Quick search (1 word):


Flora of Australia Online

Asplenium australasicum (J.Sm.) Hook., Fil. Exot. t. 88 (1858)
Bird's Nest Fern

Neottopteris australasica J.Sm., Cult. Ferns 49 (1857); Thamnopteris australasica (J.Sm.) T.Moore, Index Fil. 115 (1859). T: from an Australian plant cultivated at Kew, England; holo: BM.

Illustrations: D.L.Jones & S.C.Clemesha, Austral. Ferns & Fern Allies 2nd edn, 82, fig. 66 (1981); D.L.Jones, Encycl. Ferns 225 (1987); S.B.Andrews, Ferns Queensland 54, fig. 4.3B (1990).

Ferns with nest-like habit. Rhizome erect, scaly, unbranched with a single growing point. Fronds ±straight, arising in a regular rosette at a small angle to vertical. Stipe indistinct, 1–3 cm long, 6–15 mm wide. Rachis in cross-section flat on upper surface, strongly keeled below. Lamina narrowly obovate, simple, 50–175 cm long, 6–19 cm wide, shiny green, ±glabrous; bases narrowly cuneate; margins entire; apices acute or obtuse; veins free except for a marginal connection. Sori very numerous, close together; longest 16–60 mm long, extending from midrib, usually occupying more than half the width of the lamina. Perispores pale with fimbriate broad ridges and fenestrate lacunae; exospores 44.1–47.9 × 27.6–32.8 µm (means). 

Occurs near the east coast from McIlwraith Range, north-eastern Qld to south-eastern N.S.W.; also Norfolk Is., Lord Howe Is., New Guinea, New Caledonia, Fiji, Samoa, Tonga and Tahiti. Common as an epiphyte on tree trunks, or on rocks or banks in rainforest and wet sclerophyll forest, producing a large nest-like growth form. Map 276.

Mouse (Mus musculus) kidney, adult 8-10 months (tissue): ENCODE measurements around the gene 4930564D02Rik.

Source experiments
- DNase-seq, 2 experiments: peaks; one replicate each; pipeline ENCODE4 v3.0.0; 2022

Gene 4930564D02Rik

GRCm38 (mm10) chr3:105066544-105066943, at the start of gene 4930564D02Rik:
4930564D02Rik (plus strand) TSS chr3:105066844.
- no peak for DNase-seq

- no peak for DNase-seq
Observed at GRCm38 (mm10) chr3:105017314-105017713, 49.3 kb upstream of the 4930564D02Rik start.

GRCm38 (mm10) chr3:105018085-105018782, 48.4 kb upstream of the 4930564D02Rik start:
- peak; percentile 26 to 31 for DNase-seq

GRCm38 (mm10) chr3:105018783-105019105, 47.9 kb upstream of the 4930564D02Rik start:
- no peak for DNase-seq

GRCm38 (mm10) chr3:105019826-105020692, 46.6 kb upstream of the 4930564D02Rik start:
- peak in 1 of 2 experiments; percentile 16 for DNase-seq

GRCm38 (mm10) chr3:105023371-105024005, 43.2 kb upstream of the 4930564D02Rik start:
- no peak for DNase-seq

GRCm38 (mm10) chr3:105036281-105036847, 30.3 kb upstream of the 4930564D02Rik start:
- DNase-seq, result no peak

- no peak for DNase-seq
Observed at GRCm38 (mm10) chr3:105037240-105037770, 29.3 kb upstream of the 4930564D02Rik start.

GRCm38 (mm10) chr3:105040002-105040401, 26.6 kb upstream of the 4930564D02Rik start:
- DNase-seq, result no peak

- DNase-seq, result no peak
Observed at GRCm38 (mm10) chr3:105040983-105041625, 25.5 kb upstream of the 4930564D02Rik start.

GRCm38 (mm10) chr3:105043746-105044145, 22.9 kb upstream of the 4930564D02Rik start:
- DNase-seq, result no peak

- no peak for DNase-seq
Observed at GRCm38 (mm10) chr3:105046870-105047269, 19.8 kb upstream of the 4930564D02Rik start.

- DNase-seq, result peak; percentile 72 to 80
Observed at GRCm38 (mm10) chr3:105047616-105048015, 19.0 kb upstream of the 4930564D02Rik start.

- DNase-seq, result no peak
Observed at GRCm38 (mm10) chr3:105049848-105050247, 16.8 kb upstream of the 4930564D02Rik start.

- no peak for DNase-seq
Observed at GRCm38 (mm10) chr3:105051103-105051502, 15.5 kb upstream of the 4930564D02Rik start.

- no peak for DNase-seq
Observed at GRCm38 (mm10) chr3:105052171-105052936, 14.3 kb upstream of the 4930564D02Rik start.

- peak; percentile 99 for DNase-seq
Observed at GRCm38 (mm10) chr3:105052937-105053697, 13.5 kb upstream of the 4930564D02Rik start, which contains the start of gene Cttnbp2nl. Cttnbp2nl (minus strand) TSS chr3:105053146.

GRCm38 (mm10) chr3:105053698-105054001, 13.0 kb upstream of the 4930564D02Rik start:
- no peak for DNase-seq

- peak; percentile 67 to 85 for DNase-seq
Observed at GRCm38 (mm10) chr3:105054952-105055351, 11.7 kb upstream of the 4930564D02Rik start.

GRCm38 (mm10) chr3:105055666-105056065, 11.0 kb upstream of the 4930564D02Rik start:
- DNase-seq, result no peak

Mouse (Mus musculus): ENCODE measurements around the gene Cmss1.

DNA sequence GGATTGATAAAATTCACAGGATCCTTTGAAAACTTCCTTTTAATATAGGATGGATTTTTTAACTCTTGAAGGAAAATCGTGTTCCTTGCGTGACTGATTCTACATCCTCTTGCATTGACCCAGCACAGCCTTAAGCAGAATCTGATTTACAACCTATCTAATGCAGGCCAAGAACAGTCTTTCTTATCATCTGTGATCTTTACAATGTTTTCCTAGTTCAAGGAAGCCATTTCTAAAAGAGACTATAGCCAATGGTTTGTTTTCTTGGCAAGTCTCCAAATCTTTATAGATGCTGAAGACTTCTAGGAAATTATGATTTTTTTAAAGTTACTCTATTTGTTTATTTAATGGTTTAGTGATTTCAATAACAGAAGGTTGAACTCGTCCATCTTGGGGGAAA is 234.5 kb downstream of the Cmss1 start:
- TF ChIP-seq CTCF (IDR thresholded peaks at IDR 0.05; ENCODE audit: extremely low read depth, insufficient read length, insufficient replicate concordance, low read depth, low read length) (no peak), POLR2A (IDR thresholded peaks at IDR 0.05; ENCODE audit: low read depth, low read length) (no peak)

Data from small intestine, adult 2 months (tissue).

Qld: Mt Lewis, S.B.Andrews 258 & G.Stocker (BRI); Upper Coomera Track, Lamington Natl Park, S.T.Blake 20581 (BRI). N.S.W.: Orara State Forest, Coffs Harbour, 2 May 1956, E.F.Constable (NSW).

Specimens from northern Qld are generally smaller than those from further south, with the stipe 1–5 cm long and 4–8 mm wide, the lamina 35–80 cm long and 8–15 cm wide and the sori 13–40 mm long. Although previously confused with A. nidus, A. australasicum can be distinguished easily by its strongly keeled rachis on the underside.



Data derived from Flora of Australia Volume 48 (1998), a product of ABRS, ©Commonwealth of Australia